The Yankees Prospect Curse Continues

I’m not your typical New York Yankees hater. While I’ve never jumped on any Yankees bandwagon, good or bad, my second favorite New York baseball team sure seems to have prospects falling over themselves trying to ruin their careers. It started with Brien Taylor, the #1 overall draft pick of 1992, who signed for a then unheard of $1.5 million dollars but never made it to The Show due to an injury sustained in a fight.

For those unaware of just how big of a deal Brien was, Topps Company chose Taylor as the first player included as a certified autograph in a Topps brand. Yes, Topps chose Taylor as their inaugural autograph despite guys like Joe Dimaggio and Mickey Mantle being readily available. For context, Upper Deck beat Topps to the punch two years prior and chose Hall of Famer, Reggie Jackson, as their first autograph.

Not long after Brien’s sad fate we had the Yankees’ Ruben Rivera, who was being touted everywhere as the “Next Mickey Mantle” by publications like Beckett Baseball. By 1996, the word was out and everyone was expecting big things from Rivera, who hit 33 bombs and drove in 101 runners, while also managing to steal 48 bases in the Minors in 1994. The future looked bright for Ruben and the Yankees.

Ruben was eventually released after stealing a glove from fellow teammate, Derek Jeter. Rivera played less than 100 games for the Yankees and through parts of 9 MLB seasons, never put up numbers anywhere close to his amazing 1994 season. As of 2019, 46-year-old Rivera was hitting bombs in Mexico, where he had become somewhat of a baseball legend. Between MiLB, MLB, and Independent/Mexican leagues, Ruben hit 504 home runs.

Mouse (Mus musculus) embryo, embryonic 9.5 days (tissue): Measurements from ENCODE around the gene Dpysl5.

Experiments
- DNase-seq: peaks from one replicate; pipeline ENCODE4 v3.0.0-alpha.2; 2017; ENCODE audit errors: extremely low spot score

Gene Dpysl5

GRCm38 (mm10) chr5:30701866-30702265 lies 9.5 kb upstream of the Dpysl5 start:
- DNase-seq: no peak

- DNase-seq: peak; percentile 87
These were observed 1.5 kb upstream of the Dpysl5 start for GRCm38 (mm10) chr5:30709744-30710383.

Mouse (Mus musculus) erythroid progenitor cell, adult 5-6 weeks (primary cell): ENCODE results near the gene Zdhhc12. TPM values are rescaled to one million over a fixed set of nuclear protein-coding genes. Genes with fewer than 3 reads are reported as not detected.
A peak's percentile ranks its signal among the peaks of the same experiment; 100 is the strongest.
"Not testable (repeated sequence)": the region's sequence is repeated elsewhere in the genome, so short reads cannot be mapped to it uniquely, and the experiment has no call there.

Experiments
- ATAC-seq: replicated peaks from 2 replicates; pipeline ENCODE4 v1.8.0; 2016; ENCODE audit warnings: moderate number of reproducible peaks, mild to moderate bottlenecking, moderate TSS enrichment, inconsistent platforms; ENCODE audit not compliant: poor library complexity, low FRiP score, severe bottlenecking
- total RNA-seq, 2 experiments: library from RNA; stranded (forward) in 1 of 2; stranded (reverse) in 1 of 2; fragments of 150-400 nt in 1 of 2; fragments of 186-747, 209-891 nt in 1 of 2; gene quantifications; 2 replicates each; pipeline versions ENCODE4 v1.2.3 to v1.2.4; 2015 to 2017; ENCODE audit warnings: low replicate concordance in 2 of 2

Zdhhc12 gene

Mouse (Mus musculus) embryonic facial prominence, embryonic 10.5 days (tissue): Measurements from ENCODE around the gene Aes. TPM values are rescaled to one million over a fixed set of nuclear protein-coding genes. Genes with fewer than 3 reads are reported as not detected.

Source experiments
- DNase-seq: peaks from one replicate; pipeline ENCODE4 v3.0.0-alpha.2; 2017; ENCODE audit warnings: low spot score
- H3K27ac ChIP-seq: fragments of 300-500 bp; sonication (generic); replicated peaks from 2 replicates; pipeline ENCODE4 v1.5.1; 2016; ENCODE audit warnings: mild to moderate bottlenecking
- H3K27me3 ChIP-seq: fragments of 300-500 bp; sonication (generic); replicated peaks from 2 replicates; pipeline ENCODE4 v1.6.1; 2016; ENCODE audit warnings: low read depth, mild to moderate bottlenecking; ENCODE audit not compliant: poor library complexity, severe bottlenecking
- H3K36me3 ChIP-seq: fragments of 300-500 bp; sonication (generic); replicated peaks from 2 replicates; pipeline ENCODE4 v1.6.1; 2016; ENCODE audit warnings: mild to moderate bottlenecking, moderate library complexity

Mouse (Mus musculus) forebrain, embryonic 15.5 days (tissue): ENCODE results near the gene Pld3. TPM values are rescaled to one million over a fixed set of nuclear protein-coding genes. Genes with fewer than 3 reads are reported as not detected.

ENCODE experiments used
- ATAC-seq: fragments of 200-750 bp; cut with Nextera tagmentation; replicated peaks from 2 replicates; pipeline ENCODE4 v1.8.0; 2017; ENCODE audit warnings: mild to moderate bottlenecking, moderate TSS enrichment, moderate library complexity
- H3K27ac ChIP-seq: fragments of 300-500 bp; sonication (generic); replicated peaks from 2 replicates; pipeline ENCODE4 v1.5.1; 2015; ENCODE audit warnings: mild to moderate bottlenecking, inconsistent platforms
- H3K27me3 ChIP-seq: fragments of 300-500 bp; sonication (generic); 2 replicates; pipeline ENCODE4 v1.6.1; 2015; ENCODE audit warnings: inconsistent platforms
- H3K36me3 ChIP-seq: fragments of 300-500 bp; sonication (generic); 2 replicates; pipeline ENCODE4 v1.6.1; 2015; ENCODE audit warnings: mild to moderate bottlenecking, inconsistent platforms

That brings us to 2022 and the story of Jake Sanford, a 24-year-old, 3rd round draft pick from 2019, who followed closely in Rivera’s footsteps by stealing his teammates’ equipment. Sanford, not to be outdone, also made several online deals through social media and decided to rip people off by not sending over the goods after receiving payment, which is one level worse than Ruben Rivera.

Having no shame, the Ottawa Titans, an independent league team, immediately signed Sanford to a contract after the Yankees washed their hands clean of Jake. As of May 19th, Sanford has deactivated both his Twitter and Instagram accounts but you can still get to see your former, favorite Yankees prospects if you’re in Canada and certain U.S states by checking out the Titans’ schedule HERE.

Leaf is Just Existing

As a lifelong baseball card collector (and opinionated blogger), I believe I’ve earned my stripes. I’ve spent 31 of my 42 years on Earth engulfed in this hobby. As a writer, I’ve studied the trading card industry for fifteen years and have written over 3,000 articles on the subject. During that time, I’ve addressed industry scandals, new product previews/reviews, and covered the secondary market extensively. I cover the hobby fairly and right down the middle. If anything, Panini America has perhaps the worst coverage on my website because quite honestly, they are the biggest cardboard criminals around, but it’s always Leaf or more specifically, their C.E.O., Brian Gray, who I have the most interaction with.